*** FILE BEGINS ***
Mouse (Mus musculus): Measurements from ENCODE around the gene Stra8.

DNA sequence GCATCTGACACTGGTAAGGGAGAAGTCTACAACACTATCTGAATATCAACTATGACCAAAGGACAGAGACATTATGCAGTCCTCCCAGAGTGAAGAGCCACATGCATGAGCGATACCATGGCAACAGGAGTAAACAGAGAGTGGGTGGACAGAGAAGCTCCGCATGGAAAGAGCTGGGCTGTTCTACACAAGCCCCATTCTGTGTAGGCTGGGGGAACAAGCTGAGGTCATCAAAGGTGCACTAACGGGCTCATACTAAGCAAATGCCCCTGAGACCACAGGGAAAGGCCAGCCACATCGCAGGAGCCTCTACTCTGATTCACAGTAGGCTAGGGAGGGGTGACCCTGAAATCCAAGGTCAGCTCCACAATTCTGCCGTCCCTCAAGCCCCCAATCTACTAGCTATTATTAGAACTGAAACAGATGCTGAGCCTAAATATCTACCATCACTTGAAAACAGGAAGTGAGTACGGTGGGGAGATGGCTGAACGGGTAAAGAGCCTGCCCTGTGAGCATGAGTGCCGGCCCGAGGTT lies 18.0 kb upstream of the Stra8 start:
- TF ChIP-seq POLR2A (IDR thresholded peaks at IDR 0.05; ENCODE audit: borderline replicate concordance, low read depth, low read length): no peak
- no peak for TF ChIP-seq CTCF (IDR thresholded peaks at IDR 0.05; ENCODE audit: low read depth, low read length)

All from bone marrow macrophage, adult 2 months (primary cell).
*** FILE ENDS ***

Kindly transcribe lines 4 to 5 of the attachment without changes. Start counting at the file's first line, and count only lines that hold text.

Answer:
- no peak for TF ChIP-seq CTCF (IDR thresholded peaks at IDR 0.05; ENCODE audit: low read depth, low read length)

All from bone marrow macrophage, adult 2 months (primary cell).